If you lived by the seaside, the tiny grains of dust you’d see drifting in a ray of sunlight might not have much in common with the dust you’d see from within a major city. What’s in dust, and where does dust come from?
What’s in dust depends mostly on what’s going on around you. The dust in a coastal cottage, for example, would tend to be on the salty side. Breaking waves and bursting bubbles release salts into the air, which would eventually wind their way onto your tabletops. But in the city, part of that fine coating at the edge of your shelves might have started out in a taxi’s tailpipe, or in a smokestack.
Despite the regional differences in dust, scientists still have a general idea of the major sources of dust on Earth as a whole. Much dust comes from volcanoes and fires, as well as from industrial sources like mines and refineries. The bulk of dust, though, seems to be fine bits of broken down dirt and rocks.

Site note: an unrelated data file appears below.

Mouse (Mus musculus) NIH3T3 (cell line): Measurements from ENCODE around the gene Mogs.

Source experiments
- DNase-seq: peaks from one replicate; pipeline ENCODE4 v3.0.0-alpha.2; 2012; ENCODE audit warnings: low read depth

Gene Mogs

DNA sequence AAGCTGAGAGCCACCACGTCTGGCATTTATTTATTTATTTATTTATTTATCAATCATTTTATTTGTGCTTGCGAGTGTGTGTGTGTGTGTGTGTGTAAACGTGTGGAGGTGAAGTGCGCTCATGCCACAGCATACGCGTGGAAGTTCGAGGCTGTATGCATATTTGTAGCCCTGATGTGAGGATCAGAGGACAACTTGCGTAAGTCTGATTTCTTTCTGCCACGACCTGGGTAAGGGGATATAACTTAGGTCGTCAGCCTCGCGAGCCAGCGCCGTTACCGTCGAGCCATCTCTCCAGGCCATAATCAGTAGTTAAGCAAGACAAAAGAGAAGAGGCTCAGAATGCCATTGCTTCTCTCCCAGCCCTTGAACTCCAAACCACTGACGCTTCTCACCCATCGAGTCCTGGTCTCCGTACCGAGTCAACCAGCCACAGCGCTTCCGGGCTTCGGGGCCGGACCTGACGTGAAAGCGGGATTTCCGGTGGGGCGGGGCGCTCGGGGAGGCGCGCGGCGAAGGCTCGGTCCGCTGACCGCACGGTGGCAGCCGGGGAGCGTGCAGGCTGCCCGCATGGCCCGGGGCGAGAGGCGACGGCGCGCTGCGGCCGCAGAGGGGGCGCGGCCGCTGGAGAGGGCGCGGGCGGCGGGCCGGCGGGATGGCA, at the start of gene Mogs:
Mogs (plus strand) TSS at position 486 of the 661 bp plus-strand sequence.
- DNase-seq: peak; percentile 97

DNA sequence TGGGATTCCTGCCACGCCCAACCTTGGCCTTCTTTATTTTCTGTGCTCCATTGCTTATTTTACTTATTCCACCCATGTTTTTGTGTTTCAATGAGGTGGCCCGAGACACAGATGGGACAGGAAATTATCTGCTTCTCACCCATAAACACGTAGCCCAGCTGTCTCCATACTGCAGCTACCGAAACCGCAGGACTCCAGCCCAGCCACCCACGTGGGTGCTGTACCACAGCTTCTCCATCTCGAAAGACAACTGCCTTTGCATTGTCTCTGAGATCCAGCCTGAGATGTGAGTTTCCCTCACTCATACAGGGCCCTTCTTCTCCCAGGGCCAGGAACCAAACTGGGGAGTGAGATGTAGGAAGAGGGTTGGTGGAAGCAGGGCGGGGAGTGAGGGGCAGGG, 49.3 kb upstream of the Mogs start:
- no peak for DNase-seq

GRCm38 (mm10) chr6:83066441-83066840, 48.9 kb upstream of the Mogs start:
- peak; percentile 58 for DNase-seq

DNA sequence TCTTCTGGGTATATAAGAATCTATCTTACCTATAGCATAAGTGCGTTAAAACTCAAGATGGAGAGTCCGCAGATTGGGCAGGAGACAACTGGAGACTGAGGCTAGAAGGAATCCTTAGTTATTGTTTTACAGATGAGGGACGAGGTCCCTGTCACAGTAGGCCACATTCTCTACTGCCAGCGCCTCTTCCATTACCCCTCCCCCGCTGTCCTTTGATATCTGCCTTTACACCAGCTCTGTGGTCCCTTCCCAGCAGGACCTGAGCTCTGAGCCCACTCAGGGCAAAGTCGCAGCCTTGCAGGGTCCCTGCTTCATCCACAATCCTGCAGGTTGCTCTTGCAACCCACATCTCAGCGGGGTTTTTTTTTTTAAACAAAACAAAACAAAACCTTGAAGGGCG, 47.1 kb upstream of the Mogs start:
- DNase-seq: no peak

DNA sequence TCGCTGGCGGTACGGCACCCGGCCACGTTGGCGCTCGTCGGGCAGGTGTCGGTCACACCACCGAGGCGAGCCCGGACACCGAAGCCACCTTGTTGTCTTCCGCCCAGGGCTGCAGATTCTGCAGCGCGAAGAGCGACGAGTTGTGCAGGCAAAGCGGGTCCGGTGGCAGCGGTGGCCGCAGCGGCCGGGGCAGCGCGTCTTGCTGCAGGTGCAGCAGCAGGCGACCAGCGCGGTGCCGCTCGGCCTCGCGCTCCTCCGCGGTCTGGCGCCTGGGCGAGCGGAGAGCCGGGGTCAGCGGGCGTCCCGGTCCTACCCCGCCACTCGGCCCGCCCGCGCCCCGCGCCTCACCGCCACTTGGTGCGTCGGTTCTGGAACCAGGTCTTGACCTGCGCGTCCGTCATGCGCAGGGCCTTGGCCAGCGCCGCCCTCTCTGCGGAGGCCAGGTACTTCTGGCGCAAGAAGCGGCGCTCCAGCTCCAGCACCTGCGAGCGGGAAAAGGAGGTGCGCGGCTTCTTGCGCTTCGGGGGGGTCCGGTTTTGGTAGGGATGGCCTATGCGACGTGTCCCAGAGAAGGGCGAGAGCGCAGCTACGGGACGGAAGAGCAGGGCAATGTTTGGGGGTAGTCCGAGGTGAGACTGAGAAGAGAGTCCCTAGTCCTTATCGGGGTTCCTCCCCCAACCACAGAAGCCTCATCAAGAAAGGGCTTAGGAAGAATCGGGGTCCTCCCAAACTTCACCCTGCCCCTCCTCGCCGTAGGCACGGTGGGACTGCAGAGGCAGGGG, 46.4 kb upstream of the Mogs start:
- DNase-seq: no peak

But in our homes, there’s another mother lode of dust: us! We’re all constantly shedding skin cells, which build up around us. Some household dust might even come from outer space. Cosmic dust is made of particles that originated in asteroid collisions.
As these fragments spiral slowly through space, some cross Earth’s orbit and eventually — in the form of dust — wind up on our window sills.
If you enjoyed this program, you may be interested in the following book:
- Kenneth Pye. Aeolian Dust and Dust Deposits. NY: Harcourt Brace Jovanovich, 1989.
Tiny creatures called dust mites — relatives of spiders — feed on our lost skin. These dust mites shed their shells and leave behind waste, which further adds to the dust in our midst, no matter how much we clean up.